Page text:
Dark Matter, U2 and NASA wee

A Science Shambles Blog Network podcast specialrecorded a couple of weeks ago in a basement in Bloomsbury

Maybe all the maths is just a better metaphor than a sock

 

 

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Playful Explorations

Another review of Atom Land , and two other books.

NearcticTraveller

Atom Land: A Guided Tour Through the Strange (And Impossibly Small) World of Particle Physics by Jon Butterworth. The Experiment. New York. 2018.

A Mind at Play: How Claude Shannon Invented the Information Age by Jimmy Soni and Rob Goodman. Simon & Schuster. New York. 2017.

Genius at Play: The Curious Mind of John Horton Conway by Siobhan Roberts. Bloomsbury USA. 2015.

 These three books form a progression from the most concrete to the most abstract or, taking a different point of view, from the most serious to the most playful. At the same time all three are in different ways, highly imaginative.

The first is an account of particle physics, framed as a voyage into the unknown waters of the atomic and subatomic scales in the natural world, accompanied by charts at the beginning of each section that map physicists’ increasing knowledge as they probe matter at ever higher…

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Boosting boost

Regular readers (hello!) will know that the topics of jet substructure, boosted objects and the annual Boost meeting often feature here, because I work on them and they are interesting and important for physics at the Large Hadron Collider (and any high energy machine which may follow).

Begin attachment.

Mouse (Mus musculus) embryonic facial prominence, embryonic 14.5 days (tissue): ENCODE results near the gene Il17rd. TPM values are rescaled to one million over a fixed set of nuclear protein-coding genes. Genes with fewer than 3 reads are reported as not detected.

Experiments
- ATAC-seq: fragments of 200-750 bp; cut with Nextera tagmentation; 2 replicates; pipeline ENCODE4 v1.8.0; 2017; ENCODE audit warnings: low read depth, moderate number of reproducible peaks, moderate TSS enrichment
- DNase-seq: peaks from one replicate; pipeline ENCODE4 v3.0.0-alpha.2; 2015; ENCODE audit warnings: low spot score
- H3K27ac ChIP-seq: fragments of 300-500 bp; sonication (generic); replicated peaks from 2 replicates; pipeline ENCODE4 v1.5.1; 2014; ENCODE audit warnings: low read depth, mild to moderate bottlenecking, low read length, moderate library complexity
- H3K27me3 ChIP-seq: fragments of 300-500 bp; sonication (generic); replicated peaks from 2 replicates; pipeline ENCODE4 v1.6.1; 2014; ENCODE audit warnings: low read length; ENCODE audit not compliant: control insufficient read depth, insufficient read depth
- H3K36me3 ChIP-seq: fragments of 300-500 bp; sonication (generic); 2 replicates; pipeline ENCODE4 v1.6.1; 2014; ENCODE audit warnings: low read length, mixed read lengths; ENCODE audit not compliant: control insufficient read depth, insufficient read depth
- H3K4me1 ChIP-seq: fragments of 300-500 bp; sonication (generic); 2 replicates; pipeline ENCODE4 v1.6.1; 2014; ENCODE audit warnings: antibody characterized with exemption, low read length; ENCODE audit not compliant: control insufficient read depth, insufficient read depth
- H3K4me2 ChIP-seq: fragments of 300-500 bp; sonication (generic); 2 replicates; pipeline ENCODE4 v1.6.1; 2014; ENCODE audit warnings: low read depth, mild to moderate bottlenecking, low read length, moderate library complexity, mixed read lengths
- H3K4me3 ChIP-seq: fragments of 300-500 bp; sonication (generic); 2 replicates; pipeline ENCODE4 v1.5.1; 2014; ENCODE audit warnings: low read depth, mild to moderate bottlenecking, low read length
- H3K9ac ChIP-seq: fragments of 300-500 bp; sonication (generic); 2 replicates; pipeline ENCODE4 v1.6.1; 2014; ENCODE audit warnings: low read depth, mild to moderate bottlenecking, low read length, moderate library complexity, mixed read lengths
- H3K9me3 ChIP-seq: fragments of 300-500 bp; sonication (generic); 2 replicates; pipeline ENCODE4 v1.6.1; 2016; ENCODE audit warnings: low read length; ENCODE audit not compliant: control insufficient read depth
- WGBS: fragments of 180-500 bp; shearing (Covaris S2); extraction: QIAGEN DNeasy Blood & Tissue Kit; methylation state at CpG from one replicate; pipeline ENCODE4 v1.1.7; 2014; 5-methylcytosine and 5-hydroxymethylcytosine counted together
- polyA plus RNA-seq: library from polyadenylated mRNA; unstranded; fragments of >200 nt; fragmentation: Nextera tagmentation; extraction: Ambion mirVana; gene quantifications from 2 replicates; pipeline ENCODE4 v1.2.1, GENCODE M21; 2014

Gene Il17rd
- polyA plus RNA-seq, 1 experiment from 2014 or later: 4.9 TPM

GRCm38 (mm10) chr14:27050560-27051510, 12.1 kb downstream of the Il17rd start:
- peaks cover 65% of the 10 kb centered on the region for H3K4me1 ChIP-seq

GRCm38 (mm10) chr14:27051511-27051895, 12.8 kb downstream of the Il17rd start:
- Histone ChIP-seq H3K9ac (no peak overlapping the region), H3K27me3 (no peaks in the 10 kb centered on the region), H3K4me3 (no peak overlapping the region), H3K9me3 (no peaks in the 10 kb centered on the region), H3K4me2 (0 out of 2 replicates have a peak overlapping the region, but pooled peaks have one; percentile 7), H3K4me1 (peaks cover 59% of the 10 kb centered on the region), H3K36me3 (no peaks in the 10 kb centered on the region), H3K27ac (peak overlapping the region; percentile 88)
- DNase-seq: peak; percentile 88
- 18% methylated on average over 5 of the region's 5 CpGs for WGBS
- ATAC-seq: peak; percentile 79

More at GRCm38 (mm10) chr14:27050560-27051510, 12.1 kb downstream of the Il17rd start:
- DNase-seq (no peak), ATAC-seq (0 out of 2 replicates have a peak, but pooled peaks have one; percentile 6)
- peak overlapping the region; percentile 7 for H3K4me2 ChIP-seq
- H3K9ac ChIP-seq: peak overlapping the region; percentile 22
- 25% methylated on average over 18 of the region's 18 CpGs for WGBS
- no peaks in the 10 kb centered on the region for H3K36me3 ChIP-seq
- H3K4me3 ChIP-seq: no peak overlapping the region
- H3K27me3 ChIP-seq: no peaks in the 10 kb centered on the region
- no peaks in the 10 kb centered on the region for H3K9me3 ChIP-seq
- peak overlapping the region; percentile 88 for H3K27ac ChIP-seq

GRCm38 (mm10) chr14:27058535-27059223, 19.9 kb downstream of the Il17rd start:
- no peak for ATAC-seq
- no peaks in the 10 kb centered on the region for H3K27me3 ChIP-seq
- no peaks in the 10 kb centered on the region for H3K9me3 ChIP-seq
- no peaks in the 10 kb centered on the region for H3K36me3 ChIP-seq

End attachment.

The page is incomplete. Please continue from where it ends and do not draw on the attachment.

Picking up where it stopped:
Grosse Point Blank "Ten Years"

I didn’t join the army.

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Book Review — Atom Land: A Guided Tour Through the Strange (and Impossibly Small) World of Particle Physics

Just found this review of Atom Land (Most Wanted Particle in the UK) which I thought was worth sharing. See, it’s easy 😎 )

Evilcyclist's Blog

Atom Land: A Guided Tour Through the Strange (and Impossibly Small) World of Particle Physics by Jon Butterworth. Butterworth is a lecture in particle physics at a layman’s level. Butterworth is a physics professor at University College London and a member of the Atlas experiment at Cern’s Large Hadron Collider. He studied Physics at the University of Oxford, gaining a Bachelor of Arts degree in 1989 followed by a Doctor of Philosophy in particle physics in 1992. His Ph.D. research used the ZEUS particle detector to investigate R-parity violating supersymmetry at the Hadron-Electron Ring Accelerator (HERA) at the Deutsches Elektronen-Synchrotron (DESY) in Hamburg.

Quantum physics, particle physics, and hard science for laymen have been around for some time. In the early 1980s, I read Taking the Quantum Leap by Fred Allan Wolf. I also read Feynman’s autobiographical works on his career and work. Today the there are hundreds of documentaries…

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